Midwest duo LowRay (Daniel Fowlds – guitar/vocals, James Irving - drums) gathered together a group a likeminded Indie-Americana infused musicians at the Terrarium in Minneapolis, Minnesota to record Friends and the Fakers, their latest release. Memories play out in stark black and white images for “Palisade”, the story backed by cascading sonics that crash around a coulda-been tale that has reached a dead end. The title track opens Friends and the Fakers on a bright jangle of guitars with Pop-sweet harmonies and a solid beat as LowRay map out a path to “There’s a Place” with an assured rock’n’roll rhythm, threaten “Sooner or Later” with guitar swagger, and add a touch of Country to pack for the space travel in “Western Song”.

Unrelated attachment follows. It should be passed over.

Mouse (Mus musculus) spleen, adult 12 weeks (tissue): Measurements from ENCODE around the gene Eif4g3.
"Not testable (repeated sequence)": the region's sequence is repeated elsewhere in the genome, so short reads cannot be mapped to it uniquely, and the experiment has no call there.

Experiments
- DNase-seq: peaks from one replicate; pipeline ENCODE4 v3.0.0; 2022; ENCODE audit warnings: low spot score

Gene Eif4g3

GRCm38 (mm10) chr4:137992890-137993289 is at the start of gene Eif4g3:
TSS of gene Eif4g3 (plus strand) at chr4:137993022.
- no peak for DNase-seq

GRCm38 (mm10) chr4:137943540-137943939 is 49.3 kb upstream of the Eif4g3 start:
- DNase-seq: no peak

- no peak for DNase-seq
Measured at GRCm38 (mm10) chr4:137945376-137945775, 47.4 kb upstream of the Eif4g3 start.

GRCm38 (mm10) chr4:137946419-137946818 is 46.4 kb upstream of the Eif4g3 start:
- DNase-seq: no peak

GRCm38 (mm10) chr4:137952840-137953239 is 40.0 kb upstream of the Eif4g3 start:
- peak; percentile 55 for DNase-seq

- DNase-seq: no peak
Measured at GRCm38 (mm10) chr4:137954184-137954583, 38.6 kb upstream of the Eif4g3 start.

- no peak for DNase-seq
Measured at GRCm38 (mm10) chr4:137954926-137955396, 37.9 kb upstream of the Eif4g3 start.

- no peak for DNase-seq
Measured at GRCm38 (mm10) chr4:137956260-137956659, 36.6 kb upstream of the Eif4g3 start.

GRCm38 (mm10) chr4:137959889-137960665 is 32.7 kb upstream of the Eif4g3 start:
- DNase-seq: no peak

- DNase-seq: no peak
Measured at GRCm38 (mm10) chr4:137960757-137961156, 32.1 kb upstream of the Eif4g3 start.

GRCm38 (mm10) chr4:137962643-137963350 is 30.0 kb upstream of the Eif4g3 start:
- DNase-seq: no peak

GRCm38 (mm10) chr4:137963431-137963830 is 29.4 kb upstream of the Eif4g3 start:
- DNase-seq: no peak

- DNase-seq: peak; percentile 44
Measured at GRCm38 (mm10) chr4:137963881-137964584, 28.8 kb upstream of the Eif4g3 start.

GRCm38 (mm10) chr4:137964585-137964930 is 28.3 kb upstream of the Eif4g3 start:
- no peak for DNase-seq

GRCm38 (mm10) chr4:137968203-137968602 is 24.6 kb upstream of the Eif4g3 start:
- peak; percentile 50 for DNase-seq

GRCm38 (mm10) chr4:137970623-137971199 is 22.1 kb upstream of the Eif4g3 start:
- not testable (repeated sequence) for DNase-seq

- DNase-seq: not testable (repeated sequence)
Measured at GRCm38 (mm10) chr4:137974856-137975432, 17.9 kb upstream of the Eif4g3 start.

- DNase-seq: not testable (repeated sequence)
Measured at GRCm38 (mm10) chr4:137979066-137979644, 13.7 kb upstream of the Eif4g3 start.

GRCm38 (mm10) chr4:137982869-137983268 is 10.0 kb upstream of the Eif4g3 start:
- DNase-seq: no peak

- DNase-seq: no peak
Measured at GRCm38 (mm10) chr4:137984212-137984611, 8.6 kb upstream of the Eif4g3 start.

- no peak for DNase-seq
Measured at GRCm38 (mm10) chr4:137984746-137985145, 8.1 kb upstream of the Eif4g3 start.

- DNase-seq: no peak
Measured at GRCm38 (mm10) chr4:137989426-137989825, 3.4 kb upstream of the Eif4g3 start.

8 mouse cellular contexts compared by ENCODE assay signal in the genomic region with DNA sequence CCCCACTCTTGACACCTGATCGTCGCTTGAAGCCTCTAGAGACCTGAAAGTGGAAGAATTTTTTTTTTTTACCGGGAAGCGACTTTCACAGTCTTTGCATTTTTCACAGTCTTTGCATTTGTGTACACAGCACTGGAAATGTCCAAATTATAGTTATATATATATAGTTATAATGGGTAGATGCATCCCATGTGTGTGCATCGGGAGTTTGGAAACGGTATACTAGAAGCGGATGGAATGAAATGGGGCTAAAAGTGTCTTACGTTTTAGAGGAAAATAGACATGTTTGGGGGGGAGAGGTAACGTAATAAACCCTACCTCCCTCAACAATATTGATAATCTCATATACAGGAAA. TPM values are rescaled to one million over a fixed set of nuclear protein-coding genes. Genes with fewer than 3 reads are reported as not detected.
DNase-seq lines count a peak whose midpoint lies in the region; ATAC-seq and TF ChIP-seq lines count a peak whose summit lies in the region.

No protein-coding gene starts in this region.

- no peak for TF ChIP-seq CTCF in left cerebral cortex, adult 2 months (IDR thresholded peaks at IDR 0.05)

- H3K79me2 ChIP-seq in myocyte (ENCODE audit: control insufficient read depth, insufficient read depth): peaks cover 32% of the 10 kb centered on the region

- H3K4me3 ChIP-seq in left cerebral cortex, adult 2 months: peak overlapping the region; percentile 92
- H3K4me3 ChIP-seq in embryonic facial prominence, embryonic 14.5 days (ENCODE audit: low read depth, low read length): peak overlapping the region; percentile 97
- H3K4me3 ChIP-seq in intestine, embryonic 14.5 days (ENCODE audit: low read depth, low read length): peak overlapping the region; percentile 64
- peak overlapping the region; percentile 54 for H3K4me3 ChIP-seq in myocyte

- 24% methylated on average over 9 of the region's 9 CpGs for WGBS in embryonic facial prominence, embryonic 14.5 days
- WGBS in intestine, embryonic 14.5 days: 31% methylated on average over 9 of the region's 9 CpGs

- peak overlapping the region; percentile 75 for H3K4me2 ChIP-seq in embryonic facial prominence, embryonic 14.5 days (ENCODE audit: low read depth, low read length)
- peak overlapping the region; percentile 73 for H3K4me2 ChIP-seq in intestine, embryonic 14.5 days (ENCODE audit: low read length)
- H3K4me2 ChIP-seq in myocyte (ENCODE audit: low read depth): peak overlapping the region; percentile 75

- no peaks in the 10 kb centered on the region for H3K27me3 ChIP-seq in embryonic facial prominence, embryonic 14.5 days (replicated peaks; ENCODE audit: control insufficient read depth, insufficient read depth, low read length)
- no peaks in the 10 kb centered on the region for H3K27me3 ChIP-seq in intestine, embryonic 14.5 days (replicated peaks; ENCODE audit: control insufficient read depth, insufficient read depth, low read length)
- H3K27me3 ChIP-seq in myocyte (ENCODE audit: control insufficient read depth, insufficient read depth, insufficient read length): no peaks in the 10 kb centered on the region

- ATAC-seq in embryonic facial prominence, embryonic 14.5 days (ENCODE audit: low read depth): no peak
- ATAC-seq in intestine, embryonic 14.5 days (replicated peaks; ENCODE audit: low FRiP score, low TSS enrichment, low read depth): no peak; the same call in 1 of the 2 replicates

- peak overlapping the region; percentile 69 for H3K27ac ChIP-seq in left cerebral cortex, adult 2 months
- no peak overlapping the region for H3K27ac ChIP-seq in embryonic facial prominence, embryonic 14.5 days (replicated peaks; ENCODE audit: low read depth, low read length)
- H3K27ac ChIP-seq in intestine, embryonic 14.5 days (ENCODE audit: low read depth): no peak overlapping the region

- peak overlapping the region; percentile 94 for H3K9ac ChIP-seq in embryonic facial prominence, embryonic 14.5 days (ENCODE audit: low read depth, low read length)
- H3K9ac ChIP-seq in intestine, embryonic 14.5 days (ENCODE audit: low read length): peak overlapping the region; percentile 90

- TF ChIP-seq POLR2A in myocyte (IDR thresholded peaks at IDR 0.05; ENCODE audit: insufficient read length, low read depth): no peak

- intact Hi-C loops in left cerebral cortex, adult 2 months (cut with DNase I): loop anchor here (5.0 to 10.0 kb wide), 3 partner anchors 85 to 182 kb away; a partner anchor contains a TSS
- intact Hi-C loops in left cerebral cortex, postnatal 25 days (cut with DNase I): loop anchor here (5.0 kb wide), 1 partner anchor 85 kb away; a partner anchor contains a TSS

Finding peers in bands whose record collections influenced beyond a one-genre label, LowRay hears a blend of styles in their sound, their own music affected by artists that ‘mix it up with songs that had, say, a country feel, then follow it up with some R&B or soul. I have a pretty wide set of influences—Blues, Jazz, Power Pop—I want to incorporate all these different elements’. Power Pop comes in a three-chord dream as “Waiting for You” hits the chorus with Beatelsque harmonies while Friends and the Fakers spends a “Lonely Tuesday Night” soundtracked with Rock grandeur and stomps out a bittersweet love song with “Track Tapes” while LowRay tenderly offer “I’m Sorry” and watch a spiralling relationship with slowly unraveling rhythms as it rises up to grasp freedom in “Let Me Be”.
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Matt Campbell (from the album The Man with Everything available on The Chicago Talking Machine Company Records)